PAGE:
I don’t mean to defend Apple here. Their policy, or their ability to explain their policy, or both, have clearly failed. I salute RA’s decision to vote with their feet — that sort of move by a developer of their renown is just the sort of thing that could help bring some reform.

  17. Sandee Cohen says:

    The real question is “Who is Apple?” Or “who is the person in charge of approving iPhone apps who decided against your product?”

    I suggest that the person is a VERY low man (woman) on the org-chart. That this person barely knows anything about icons inside Cocoa, or iPhone, or the man in the moon.

    I suggest that the person looked at the icons and said, “Oh, wow, I better check with the lawyers to see if this is allowed.”

    And the lawyers said, “Oh no, we can’t have outside developers using our icons in their art. That could diminish our copyright on the look and feel of our software.”

    And the app was declined.

    Now, as has been very well explained in this bog post, there is NOTHING here that infringes on Apple’s art.

    But a LAWYER has decided that it would be easier to decline the app than it would be to find out the background.

    From what I understand, most of the problems of the app store are like this.

    Very low-level people (if they were higher-ups they would not be working on approving iPhone apps) scared to do anything except say no.

    Perhaps that will be the new Apple marketing campaign. Instead of “Think Different” it will be “Just Say No.”

  18. Jordan says:

    I thought this might interest you. This app is by THQ obviously with licenses from Lucas.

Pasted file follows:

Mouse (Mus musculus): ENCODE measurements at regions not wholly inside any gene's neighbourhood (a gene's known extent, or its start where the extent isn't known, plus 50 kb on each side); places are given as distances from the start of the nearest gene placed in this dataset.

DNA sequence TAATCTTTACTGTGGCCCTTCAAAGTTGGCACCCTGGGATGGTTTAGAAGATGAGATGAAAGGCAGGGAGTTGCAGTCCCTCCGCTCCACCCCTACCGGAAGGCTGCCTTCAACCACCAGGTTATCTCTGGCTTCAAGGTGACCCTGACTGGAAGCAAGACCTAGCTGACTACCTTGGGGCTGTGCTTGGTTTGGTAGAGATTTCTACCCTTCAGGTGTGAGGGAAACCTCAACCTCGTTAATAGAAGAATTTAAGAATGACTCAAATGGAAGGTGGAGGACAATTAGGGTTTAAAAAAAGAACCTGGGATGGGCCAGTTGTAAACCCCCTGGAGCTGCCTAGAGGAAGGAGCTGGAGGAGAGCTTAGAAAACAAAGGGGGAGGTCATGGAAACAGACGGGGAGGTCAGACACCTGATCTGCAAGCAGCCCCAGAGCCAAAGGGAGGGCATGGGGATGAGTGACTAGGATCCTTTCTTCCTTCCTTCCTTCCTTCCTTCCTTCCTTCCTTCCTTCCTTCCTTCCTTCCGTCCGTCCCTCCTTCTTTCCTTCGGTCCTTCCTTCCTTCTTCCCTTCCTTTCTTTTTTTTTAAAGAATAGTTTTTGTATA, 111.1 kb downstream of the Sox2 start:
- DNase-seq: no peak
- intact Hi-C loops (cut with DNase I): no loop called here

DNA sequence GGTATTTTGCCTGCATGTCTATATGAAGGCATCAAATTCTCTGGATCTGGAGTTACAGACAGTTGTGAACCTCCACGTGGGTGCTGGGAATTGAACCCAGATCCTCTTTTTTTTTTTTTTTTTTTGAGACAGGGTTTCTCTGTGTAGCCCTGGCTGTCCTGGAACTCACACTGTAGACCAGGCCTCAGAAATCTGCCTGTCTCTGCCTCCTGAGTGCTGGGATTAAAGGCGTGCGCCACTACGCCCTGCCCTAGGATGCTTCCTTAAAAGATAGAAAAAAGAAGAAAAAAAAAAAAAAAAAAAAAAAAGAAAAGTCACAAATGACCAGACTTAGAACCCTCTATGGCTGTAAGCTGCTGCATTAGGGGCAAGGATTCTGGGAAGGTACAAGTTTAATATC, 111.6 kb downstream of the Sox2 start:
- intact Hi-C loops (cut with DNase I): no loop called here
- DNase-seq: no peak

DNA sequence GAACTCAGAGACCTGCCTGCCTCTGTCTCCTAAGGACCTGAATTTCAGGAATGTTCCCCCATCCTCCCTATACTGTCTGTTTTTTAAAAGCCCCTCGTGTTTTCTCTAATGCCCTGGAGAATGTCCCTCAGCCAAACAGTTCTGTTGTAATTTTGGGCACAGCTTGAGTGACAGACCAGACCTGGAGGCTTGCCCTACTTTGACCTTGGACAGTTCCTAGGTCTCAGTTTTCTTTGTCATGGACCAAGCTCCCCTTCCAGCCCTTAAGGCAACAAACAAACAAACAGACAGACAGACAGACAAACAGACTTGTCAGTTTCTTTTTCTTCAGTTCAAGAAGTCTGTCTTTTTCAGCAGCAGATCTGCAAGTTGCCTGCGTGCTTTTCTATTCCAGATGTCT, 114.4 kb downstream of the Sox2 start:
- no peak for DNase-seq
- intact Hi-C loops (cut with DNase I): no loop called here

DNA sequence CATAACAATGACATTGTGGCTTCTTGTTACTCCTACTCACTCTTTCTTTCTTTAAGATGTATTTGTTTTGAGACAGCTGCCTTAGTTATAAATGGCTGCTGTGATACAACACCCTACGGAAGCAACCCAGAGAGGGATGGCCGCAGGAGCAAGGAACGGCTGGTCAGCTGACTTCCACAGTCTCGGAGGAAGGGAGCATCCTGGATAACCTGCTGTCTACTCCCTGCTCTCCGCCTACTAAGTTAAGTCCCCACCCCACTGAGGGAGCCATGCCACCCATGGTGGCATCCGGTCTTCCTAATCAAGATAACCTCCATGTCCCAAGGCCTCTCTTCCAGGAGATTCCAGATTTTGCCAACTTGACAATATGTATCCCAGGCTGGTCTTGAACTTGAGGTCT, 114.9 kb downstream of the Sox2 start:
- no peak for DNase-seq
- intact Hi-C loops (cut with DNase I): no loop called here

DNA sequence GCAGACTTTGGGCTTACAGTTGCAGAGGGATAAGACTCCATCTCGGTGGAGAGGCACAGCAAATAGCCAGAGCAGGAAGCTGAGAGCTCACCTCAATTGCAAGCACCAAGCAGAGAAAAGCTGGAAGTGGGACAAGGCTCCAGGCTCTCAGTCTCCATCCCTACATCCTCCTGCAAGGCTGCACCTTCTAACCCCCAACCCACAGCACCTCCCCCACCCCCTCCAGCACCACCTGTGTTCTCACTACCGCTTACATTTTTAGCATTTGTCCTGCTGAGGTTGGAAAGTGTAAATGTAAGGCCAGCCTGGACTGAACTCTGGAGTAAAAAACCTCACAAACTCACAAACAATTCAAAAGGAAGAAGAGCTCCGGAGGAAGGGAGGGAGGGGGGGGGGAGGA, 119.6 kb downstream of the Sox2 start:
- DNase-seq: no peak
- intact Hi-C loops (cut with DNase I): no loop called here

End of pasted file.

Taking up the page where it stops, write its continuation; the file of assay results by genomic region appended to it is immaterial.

However, I’m somehow doubting they were granted explicit usage of the iPhone image within their app as shown here http://img684.yfrog.com/i/7vu.jpg/.

    Approved today, November 17th.

    I think there is a big possibility this app will even be featured by Apple in one of their exclusive lists.

  19. Adrian says:

    Snap.

    I went through the same process with FarFinder’s iPhone client. (For those who don’t know, FarFinder lets you access the files on your Mac from your iPhone or a web browser, and presents a Finder-like view.)

    FarFinder gives you a choice of Macs to connect to and, similar to Airfoil ST, displayed an image of the appropriate Mac model using much the same mechanism.

    Note the past tense. To get through the review process, I had to remove not only the delivery of Mac images, but also Apple-authored file icons: application icons, standard folder icons, etc, even though these weren’t contained in the application but delivered over the network. Consequently the overall quality of the user experience is reduced on the iPhone. Oh good.

    I made the network-delivery argument (VLC) and the favoritism argument (other apps do the same thing) but met the same mindless stonewalling.

    Needless to say I now won’t touch the damned platform with a barge-pole for core business activities. (FarFinder’s iPhone app is only part of the product, and I’m not ready to give it up.)

  20. Vlax says:

    Have you thought of porting your application to Android? Is a far more open dev platform and the system is great.
    Hope you consider that option.
    Regards